It can’t be easy to plan a classical concert. Play it too safe, and the performance might fail to be memorable; make it too ‘out there’, and you risk alienating the audience.
Mr McFall’s Chamber took a risk with a programme of relatively modern Baltic tunes and Finnish Tango when they took to the stage at Mareel in Lerwick on Saturday: one that was well worth it.
Yes, Finnish Tango. “You may be surprised that such a thing exists,” said the ensemble’s eponymous founder Robert McFall, as he introduced the first piece. Mr McFall’s Chamber is renowned for accessible and daring performances, and it seemed that this concert, Solitudes, would be no exception.
That first piece was the fascinating Introduction and Tango Overture by Aulis Sallinen. The Introduction was a masterpiece of pizzicato-filled tension that would be a great soundtrack to a black and white film noir, with the piano and strings continually swapping dominance, playing more in combat than concert. The Tango Overture was more recognisably tango, but no less suspenseful; a dark, sumptuous piece that alternated between frantic urgency and cautious restraint.
Following swiftly was Bangos by Lithuanian composer Zita Bružaitė, a hypnotic solo piano piece. Guest pianist Maria Martinova’s hands fluttered across the keys from start to finish, producing a cascade of notes more reminiscent of a harp than a piano. The music was as fixating as it was beautiful, a captivating barrage of music that stopped suddenly – jarringly – and brought a mesmerised audience crashing out of its reverie.
Lamento (for two violas) by Finnish composer Kalevi Aho was written, according to Mr McFall, in memory of one of Aho’s friends. An understandably sad tone underpinned this unusual piece; the two violas seemed to be playing completely different compositions, only occasionally meeting each other for a moment, before each doing their own thing again.
Mr McFall explained that Estonian composer Erkki-Sven Tüür had, in his earlier career, been a prog-rocker “when such things were frowned upon by the authorities there.” It seemed reasonable to expect that his cello-and-piano piece, Dedication, be a little bit unorthodox.
Dedication was a sinister, eerie number, with a repeated use of a long, murmuring note on the cello, left hanging and fading to nothing, the silence suddenly then broken by the screech of something being dragged up the piano string like a scare chord in a horror film. Dedication was gripping, with a wonderful use of slow, tense fades to silence.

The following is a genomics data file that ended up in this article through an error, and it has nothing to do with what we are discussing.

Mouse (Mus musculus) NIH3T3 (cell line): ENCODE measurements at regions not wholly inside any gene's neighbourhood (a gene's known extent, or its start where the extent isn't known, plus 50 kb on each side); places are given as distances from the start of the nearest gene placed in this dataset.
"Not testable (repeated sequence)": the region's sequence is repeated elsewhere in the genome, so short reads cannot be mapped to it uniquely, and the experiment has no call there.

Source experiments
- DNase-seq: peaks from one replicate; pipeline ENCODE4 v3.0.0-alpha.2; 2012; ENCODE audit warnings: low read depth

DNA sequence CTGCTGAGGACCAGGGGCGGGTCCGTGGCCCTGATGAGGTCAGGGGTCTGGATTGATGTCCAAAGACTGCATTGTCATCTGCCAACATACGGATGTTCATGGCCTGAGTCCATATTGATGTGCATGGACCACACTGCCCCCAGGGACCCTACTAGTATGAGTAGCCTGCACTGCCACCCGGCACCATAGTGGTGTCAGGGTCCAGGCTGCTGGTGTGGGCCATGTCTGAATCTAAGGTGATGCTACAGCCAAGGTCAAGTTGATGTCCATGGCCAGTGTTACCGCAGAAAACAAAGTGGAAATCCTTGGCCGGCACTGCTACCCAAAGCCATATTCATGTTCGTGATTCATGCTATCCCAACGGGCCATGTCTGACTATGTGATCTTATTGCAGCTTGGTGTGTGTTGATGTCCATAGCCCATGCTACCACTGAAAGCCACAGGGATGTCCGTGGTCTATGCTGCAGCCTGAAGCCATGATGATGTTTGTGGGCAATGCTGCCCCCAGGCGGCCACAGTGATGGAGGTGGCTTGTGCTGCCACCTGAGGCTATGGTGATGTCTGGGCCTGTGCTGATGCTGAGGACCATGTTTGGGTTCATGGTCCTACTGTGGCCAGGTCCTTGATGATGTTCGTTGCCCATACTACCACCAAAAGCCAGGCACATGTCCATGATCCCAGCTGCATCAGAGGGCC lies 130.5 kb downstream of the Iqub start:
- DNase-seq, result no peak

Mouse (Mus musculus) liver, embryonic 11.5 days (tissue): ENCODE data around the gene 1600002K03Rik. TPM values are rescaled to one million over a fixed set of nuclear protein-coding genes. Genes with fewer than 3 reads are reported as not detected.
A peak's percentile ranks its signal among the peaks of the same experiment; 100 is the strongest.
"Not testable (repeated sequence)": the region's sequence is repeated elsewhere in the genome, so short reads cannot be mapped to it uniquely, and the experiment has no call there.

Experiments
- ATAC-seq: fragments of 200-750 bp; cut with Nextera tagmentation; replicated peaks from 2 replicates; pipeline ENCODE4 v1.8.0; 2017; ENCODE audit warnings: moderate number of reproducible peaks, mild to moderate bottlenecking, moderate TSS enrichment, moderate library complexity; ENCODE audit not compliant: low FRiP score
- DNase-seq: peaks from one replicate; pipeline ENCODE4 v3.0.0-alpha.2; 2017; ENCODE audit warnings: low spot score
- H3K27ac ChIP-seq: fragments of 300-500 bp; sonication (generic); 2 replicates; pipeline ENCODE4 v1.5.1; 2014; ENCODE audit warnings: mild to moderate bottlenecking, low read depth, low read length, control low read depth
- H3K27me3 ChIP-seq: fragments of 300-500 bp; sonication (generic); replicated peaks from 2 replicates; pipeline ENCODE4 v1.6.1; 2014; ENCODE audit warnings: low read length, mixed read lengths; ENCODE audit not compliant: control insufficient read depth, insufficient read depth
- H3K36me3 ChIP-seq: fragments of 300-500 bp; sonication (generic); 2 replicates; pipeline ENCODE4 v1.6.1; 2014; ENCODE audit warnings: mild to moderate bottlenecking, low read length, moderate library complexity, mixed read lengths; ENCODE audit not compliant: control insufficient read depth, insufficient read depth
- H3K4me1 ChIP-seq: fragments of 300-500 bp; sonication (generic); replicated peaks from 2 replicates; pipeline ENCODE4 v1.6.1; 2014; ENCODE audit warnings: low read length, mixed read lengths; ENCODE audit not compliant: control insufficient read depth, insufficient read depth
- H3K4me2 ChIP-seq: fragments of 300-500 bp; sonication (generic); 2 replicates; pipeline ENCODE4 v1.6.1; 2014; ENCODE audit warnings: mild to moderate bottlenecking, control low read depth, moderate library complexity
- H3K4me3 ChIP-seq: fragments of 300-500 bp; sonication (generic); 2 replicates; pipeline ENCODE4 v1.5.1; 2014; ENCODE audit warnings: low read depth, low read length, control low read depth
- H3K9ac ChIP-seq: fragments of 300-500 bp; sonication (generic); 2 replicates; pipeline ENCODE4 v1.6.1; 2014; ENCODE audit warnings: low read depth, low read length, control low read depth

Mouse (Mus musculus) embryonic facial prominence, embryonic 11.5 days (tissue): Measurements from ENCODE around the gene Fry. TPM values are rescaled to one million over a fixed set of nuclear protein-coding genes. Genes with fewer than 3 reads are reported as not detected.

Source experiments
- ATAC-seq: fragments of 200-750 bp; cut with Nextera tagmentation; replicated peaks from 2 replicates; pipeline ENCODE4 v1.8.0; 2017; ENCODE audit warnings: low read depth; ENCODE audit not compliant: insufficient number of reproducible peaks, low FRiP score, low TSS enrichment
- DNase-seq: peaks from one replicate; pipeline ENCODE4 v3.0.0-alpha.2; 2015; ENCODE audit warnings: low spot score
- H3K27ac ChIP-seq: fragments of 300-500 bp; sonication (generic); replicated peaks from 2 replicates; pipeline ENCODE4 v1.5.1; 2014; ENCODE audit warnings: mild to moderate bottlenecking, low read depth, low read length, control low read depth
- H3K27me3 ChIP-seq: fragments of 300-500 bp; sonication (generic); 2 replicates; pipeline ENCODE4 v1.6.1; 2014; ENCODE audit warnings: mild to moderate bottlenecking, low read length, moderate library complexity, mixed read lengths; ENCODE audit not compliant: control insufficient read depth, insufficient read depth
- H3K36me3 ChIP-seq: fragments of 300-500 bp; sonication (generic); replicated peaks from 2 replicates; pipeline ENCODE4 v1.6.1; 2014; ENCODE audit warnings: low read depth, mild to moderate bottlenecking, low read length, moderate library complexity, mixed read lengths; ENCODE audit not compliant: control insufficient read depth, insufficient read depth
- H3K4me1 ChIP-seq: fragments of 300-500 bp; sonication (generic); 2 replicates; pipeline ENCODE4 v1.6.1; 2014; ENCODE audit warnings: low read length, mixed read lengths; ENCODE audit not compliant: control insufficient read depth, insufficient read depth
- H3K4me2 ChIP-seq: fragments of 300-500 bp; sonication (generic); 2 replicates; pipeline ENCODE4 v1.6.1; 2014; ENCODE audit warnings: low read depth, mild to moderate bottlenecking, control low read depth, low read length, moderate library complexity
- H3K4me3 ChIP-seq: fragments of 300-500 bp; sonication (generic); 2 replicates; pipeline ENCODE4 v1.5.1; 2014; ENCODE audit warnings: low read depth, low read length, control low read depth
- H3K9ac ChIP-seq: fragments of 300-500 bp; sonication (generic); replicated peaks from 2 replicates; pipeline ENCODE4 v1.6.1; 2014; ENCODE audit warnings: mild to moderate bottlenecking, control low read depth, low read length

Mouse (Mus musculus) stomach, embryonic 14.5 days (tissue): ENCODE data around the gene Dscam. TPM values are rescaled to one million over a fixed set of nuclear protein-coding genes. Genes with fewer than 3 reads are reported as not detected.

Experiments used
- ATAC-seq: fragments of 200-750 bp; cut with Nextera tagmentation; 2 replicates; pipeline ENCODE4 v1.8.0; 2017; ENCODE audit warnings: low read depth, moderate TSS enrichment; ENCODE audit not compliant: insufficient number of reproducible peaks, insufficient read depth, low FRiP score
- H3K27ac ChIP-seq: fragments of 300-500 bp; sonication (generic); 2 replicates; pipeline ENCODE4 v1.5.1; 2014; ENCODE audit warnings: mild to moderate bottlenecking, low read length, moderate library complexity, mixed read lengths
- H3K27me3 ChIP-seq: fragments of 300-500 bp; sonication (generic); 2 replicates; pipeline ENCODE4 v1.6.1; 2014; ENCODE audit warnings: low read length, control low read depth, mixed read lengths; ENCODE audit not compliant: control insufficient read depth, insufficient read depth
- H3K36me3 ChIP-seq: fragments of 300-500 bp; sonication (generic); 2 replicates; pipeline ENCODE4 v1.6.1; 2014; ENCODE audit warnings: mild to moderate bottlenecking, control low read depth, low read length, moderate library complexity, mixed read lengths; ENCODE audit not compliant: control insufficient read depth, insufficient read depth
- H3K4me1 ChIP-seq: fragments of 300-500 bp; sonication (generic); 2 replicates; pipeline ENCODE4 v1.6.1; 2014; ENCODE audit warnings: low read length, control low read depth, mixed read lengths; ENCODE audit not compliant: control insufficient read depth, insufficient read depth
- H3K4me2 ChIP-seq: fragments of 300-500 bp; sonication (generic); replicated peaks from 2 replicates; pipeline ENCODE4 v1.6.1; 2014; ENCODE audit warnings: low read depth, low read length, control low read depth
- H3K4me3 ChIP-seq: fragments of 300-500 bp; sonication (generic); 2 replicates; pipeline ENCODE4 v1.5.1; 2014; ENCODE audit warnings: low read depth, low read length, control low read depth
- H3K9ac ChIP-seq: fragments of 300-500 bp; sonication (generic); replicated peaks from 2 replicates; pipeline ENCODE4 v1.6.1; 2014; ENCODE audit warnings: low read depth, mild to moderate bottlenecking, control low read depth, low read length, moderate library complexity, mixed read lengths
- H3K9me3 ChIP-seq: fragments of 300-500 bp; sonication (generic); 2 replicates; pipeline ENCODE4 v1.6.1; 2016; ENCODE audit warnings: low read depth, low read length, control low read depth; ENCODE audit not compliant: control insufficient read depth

Olli Mustonen’s Toccata rounded off the first half; deep, heavy stringwork accompanied by violent crashing piano. It was a perfect end-point; a big finish that garnered big applause.
Two works by minimalist Estonian composer Arvo Pärt began the second half. The first, Fratres, was an ecclesiastical-sounding piece, and heavily influenced by Pärt’s period of living in a monastery. It utilised his signature ‘tintinnabuli’ technique, which is supposed to invoke the sound of a bell ringing after being struck, achieving a quasi-medieval sound through the de-tuning of the violin and viola.
The second, Für Alina, was an intriguingly restrained solo piano piece, making as much use of the space between the notes as the notes themselves. The lack of chords and the relative sparseness of the notes lent an effective melancholy, ending on a long, contemplative silence.
The extremely interesting A Little Summer Music by Latvian composer Pēteris Vasks was described as having “the atmosphere of being alone on a summer’s day.” The piece darted from a weeping sadness to a sprightly pastoral, like musical moodswings, compressing a huge amount of feeling into a very short space.
Le Grand Tango, by Astor Piazolla, was a true highlight. A dramatic, passionate and hot-blooded affair for piano and violin, Le Grand Tango was an absolute joy. Guest violinist Cyril Garac’s playing was flawless and dizzying, a whirlwind of notes that spun the room and ended in a wild flourish – an absolute triumph.
Three Finnish pieces rounded off the concert – two tangos and some theatrical score. The spellcheck-straining Täysikuu (by Toivo Kärki) and Satumaa (by Unto Mononen) were just as stirring as Le Grand Tango but noticeably lighter and less intoxicating. Jean Sibelius’ Einsames Lied, an extract of incidental music from a production of Belshazzar’s Feast, was a wonderfully thoughtful bit of music, evoking solitude but not sadness.
The ensemble barely made it off the stage before being summoned back by the wild applause for the encore. “Would you like to hear Sibelius’ Finlandia played on a saw?” Mr McFall asked the audience. Too right they did.
Su-a Lee dutifully produced a really big saw (which, delightfully, had its own instrument case) and absolutely stole the show by playing it better than many professional musicians play actual instruments. The ethereal, theremin-like sound actually complemented Finlandia extremely well, ending the concert on a fun, memorable note.
Solitudes was a risk from the outset, but 100 per cent worth it. A magnificent, charming performance of wonderful compositions, played to perfection, that left the audience with a spring in their steps and smiles on their faces.
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